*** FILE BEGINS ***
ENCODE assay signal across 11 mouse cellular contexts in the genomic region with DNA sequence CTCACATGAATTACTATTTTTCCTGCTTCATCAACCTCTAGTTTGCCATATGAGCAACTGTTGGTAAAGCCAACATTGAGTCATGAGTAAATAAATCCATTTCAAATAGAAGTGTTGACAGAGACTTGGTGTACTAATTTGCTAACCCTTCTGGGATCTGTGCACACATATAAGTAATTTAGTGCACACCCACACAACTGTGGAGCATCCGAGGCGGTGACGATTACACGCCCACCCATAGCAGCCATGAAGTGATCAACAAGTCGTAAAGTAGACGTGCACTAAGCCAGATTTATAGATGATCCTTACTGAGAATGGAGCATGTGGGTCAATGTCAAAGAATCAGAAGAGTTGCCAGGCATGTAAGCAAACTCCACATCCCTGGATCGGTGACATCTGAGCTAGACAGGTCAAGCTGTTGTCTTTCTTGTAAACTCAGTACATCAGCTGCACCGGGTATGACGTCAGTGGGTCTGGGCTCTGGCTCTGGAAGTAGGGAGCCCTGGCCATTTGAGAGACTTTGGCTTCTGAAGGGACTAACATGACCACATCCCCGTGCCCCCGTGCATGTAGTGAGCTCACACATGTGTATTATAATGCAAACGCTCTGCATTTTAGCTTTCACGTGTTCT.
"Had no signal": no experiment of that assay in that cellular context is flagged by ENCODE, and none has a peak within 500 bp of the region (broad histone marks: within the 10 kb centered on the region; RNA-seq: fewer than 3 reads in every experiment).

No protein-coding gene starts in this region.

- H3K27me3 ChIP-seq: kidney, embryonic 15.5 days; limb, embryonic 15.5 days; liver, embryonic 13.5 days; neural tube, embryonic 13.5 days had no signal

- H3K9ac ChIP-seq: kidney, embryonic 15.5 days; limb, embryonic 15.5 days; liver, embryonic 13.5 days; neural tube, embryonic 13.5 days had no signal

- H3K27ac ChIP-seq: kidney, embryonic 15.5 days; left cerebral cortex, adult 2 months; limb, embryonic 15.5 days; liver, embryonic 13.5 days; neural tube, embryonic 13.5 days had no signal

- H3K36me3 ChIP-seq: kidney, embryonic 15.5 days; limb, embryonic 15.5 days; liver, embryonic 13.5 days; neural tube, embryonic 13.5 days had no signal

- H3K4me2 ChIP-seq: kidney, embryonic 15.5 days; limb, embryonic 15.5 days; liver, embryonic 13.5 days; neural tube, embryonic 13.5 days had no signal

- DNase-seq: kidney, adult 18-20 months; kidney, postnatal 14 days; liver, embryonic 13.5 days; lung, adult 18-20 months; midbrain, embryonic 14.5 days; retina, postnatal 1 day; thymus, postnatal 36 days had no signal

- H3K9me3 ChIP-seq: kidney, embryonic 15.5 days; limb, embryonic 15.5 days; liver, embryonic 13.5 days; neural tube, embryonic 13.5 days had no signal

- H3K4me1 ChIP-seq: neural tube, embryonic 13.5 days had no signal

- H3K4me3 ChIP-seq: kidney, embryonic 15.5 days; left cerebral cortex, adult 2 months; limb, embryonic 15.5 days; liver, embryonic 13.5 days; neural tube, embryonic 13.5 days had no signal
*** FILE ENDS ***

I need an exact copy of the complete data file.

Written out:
ENCODE assay signal across 11 mouse cellular contexts in the genomic region with DNA sequence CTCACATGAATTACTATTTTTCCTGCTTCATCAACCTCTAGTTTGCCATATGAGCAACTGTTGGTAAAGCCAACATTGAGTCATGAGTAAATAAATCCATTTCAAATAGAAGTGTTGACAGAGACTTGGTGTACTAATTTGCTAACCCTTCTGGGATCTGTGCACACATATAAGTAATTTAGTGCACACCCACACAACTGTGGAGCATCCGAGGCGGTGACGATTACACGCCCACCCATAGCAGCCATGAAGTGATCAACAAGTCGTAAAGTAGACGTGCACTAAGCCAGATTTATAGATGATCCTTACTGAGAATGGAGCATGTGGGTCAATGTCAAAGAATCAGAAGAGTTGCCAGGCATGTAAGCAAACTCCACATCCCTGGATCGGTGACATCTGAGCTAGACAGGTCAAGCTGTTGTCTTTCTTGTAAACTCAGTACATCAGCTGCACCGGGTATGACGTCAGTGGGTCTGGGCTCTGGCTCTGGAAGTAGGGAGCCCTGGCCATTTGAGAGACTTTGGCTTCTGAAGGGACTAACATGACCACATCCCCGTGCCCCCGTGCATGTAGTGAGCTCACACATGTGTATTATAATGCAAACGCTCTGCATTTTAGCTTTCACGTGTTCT.
"Had no signal": no experiment of that assay in that cellular context is flagged by ENCODE, and none has a peak within 500 bp of the region (broad histone marks: within the 10 kb centered on the region; RNA-seq: fewer than 3 reads in every experiment).

No protein-coding gene starts in this region.

- H3K27me3 ChIP-seq: kidney, embryonic 15.5 days; limb, embryonic 15.5 days; liver, embryonic 13.5 days; neural tube, embryonic 13.5 days had no signal

- H3K9ac ChIP-seq: kidney, embryonic 15.5 days; limb, embryonic 15.5 days; liver, embryonic 13.5 days; neural tube, embryonic 13.5 days had no signal

- H3K27ac ChIP-seq: kidney, embryonic 15.5 days; left cerebral cortex, adult 2 months; limb, embryonic 15.5 days; liver, embryonic 13.5 days; neural tube, embryonic 13.5 days had no signal

- H3K36me3 ChIP-seq: kidney, embryonic 15.5 days; limb, embryonic 15.5 days; liver, embryonic 13.5 days; neural tube, embryonic 13.5 days had no signal

- H3K4me2 ChIP-seq: kidney, embryonic 15.5 days; limb, embryonic 15.5 days; liver, embryonic 13.5 days; neural tube, embryonic 13.5 days had no signal

- DNase-seq: kidney, adult 18-20 months; kidney, postnatal 14 days; liver, embryonic 13.5 days; lung, adult 18-20 months; midbrain, embryonic 14.5 days; retina, postnatal 1 day; thymus, postnatal 36 days had no signal

- H3K9me3 ChIP-seq: kidney, embryonic 15.5 days; limb, embryonic 15.5 days; liver, embryonic 13.5 days; neural tube, embryonic 13.5 days had no signal

- H3K4me1 ChIP-seq: neural tube, embryonic 13.5 days had no signal

- H3K4me3 ChIP-seq: kidney, embryonic 15.5 days; left cerebral cortex, adult 2 months; limb, embryonic 15.5 days; liver, embryonic 13.5 days; neural tube, embryonic 13.5 days had no signal